[INDOLOGY] Hindi v Sanskrit
ssandahl at sympatico.ca
Sat Aug 15 12:23:15 EDT 2015
Deepak Bhattacharya is right - the author of this article is certainly not a linguist!
However, the long Sanskrit compounds actually correspond to the word order in Apabhramsha and NIA languages.
The best example are the long compounds in the songs of the Gitagovinda - it would not be difficult to render these
into a modern language adding necessary postposition/(and/ or/)endings. This explains the popularity of the Gitagovinda.
Even somebody not versed in Sanskrit could actually follow the meaning in the songs. Add to these that the songs only
have present indicative, usually 3rd person sing., or imperative. The past is expressed by the past participle in the songs.
Very much like an Apabhramsha/NIA language. See my Le Giitagovinda. Tradition et innovation dans le kaavya, (Stockholm 1977)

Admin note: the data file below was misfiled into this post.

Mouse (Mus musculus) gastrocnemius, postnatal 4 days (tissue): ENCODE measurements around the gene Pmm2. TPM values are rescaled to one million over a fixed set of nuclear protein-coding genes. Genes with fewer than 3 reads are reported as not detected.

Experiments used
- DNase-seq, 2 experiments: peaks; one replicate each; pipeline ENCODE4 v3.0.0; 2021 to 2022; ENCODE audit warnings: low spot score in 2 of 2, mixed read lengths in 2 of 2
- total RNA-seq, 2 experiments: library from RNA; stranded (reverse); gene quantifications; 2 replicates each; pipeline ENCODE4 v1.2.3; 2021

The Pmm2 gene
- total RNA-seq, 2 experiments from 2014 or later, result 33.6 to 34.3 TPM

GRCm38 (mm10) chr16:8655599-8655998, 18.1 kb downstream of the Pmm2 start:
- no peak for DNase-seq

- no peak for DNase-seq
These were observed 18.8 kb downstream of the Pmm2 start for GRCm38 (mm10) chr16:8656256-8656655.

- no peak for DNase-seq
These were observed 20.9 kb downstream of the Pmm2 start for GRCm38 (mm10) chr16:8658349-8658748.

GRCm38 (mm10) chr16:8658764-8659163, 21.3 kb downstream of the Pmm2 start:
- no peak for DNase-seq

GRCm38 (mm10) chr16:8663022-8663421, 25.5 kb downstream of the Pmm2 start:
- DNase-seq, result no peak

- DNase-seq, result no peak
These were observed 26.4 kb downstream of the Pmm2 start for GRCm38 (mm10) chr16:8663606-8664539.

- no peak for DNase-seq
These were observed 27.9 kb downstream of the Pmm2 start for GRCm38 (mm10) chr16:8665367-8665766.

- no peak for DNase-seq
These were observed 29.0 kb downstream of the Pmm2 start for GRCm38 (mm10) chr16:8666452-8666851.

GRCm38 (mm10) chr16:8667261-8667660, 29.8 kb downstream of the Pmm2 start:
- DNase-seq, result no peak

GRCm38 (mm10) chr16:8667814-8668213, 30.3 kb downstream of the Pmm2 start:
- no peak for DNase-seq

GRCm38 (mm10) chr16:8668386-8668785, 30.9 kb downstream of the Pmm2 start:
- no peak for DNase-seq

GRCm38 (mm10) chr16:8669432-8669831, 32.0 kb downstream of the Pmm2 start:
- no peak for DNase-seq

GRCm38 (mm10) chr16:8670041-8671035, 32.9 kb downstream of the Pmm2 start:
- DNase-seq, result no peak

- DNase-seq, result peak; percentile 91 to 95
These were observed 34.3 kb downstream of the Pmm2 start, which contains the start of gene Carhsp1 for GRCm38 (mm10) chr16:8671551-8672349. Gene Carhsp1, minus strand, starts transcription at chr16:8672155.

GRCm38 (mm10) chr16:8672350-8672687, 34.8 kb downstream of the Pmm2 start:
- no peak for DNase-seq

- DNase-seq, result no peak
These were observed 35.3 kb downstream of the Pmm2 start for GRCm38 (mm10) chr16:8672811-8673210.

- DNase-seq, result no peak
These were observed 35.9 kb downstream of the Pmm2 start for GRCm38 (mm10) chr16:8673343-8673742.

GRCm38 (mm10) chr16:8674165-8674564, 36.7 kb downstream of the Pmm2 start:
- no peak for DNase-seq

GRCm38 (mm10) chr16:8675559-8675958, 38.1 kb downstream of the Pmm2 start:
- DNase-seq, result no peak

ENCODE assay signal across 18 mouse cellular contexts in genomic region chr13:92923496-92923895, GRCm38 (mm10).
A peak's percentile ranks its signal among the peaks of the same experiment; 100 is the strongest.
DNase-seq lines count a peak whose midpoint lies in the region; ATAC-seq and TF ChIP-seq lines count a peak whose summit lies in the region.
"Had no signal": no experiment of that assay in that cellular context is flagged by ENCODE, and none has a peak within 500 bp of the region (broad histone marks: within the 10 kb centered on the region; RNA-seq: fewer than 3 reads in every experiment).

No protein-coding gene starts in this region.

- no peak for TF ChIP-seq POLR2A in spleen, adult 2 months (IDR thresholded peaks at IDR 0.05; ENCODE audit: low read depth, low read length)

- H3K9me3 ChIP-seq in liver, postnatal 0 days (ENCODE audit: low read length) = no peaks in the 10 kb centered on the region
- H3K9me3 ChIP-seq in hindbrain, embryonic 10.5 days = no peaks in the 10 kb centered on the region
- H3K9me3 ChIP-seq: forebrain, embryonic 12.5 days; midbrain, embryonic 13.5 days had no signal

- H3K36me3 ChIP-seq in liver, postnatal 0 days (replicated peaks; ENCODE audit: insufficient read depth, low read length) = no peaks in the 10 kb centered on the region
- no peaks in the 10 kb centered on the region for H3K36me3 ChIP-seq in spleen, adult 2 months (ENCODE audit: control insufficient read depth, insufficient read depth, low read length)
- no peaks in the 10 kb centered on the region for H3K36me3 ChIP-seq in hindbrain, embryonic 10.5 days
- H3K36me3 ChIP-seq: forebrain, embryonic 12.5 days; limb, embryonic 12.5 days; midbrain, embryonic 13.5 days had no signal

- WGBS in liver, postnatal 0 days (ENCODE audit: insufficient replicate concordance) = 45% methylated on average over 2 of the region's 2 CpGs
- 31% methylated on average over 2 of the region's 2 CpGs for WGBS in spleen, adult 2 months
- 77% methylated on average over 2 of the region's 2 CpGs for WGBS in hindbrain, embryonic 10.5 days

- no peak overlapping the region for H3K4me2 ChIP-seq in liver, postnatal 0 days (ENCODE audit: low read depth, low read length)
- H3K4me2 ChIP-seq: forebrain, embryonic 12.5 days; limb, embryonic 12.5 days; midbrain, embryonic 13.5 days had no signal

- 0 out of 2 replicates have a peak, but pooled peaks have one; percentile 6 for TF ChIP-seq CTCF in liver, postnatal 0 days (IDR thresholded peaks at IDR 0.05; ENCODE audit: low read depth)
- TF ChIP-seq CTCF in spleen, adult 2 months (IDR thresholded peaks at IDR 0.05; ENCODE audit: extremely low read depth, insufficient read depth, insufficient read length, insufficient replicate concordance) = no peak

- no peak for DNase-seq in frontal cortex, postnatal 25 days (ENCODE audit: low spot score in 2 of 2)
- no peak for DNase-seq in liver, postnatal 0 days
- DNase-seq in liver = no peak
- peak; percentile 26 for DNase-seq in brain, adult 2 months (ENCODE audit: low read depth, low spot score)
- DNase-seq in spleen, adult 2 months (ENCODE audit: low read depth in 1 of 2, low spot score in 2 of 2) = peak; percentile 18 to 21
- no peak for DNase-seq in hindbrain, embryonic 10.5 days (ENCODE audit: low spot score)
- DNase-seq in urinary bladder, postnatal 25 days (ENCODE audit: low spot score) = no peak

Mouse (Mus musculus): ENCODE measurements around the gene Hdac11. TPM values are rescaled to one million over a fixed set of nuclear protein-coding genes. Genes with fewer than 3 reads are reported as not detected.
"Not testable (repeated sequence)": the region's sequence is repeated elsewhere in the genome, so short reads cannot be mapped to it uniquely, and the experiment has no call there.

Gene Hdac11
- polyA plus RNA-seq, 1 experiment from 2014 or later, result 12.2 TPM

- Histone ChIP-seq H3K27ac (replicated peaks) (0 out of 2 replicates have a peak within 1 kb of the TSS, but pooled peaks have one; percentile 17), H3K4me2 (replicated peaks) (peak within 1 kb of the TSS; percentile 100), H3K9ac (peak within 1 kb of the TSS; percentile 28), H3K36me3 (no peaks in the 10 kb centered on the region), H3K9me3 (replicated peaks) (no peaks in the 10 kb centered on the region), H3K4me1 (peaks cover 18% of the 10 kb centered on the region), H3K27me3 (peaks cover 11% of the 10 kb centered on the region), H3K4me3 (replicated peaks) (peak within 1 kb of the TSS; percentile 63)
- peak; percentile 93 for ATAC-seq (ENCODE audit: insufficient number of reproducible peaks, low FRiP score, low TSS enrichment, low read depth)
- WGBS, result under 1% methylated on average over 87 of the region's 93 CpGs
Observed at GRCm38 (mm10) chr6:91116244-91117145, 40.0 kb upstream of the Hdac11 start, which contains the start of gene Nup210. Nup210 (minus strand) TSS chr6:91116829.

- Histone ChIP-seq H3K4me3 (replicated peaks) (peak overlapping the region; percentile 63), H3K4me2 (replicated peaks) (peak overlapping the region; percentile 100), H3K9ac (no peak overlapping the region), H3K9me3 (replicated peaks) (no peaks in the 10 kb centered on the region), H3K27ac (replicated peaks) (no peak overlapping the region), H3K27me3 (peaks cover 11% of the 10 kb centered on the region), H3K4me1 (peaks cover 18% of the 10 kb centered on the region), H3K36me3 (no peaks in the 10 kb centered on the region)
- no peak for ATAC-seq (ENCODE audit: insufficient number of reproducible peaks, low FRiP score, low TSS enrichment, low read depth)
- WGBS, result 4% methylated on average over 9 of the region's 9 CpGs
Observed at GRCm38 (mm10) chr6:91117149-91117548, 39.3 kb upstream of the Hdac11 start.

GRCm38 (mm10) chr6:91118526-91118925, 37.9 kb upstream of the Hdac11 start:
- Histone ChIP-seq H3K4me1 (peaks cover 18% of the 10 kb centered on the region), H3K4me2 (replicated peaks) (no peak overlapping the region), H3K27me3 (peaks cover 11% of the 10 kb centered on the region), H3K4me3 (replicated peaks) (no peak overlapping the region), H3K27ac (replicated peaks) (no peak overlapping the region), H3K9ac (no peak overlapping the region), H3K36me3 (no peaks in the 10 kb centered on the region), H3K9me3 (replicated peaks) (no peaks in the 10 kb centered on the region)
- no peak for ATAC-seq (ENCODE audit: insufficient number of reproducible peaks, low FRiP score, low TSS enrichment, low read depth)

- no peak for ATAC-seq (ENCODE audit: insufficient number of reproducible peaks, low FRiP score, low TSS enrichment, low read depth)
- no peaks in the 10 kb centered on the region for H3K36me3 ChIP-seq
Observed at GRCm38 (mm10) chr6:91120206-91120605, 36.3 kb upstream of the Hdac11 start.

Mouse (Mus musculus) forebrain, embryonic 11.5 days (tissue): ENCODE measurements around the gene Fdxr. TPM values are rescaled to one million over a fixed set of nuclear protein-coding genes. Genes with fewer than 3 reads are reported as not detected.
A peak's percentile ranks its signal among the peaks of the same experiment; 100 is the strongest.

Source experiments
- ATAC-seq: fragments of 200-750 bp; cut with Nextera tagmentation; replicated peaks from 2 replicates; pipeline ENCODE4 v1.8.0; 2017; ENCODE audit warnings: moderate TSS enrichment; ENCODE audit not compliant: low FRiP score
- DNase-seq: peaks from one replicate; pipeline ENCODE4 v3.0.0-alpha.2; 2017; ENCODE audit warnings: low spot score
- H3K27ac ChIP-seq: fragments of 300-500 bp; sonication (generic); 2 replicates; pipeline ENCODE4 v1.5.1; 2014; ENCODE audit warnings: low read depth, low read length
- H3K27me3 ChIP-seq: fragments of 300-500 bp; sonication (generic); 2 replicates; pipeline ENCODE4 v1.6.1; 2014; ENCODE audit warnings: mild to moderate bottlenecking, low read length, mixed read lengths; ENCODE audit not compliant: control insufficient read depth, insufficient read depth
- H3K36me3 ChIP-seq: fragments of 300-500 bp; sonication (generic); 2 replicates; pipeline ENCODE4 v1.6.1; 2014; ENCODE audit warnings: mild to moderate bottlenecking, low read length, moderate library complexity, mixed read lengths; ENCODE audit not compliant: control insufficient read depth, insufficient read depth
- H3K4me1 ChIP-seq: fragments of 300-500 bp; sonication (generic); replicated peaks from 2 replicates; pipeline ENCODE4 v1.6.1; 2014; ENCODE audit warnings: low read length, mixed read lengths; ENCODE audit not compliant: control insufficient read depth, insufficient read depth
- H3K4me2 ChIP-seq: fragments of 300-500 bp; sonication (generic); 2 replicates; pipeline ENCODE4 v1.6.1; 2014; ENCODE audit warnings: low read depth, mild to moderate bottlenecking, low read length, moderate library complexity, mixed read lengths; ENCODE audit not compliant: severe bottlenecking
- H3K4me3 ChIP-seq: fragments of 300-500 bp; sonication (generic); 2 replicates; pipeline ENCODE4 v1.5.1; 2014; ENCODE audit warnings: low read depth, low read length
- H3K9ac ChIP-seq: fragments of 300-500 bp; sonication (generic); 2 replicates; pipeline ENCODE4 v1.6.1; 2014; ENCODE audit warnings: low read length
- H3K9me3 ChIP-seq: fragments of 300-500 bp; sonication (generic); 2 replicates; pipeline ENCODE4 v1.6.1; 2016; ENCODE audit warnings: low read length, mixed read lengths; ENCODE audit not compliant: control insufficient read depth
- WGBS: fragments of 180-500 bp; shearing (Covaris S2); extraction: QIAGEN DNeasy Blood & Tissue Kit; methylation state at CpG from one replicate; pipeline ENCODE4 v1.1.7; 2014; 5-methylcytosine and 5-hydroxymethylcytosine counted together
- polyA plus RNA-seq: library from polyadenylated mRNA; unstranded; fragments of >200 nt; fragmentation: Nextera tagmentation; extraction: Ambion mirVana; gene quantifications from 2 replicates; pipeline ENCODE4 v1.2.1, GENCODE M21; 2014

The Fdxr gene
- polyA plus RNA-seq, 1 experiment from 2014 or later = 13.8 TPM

unfortunately written in French and hence not very much read.
The Sanskrit compound is not at all as complicated as students (and even teachers) like to think.
On Aug 14, 2015, at 11:09 PM, George Hart <glhart at berkeley.edu> wrote:
> (Sorry—I should correct this — I meant Hindi and English, not Hindi and Sanskrit).
> Sanskrit compounds, even when they are several lines long, tend to reproduce very closely Dravidian syntactical order and usage. I remember reading a historical novel in Malayalam that had Sanskrit compounds of 10 or 15 words. Malayalis would have little trouble with these, as their own language works the same way — all they need is to know the vocabulary, which they do. Of course, Sanskrit compounds can seem difficult if one’s native language does not mimic their syntax. Both Hindi and English are right-branching, whereas Dravidian is left-branching. Naturally, people who speak those languages find Sanskrit compounds, which are left-branching like Dravidian languages, somewhat difficult. George Hart
>> On Aug 14, 2015, at 4:41 PM, patrick mccartney <psdmccartney at gmail.com> wrote:
>> An interesting article about an interesting study in Sanskrit compounds and why we prefer not to use them.
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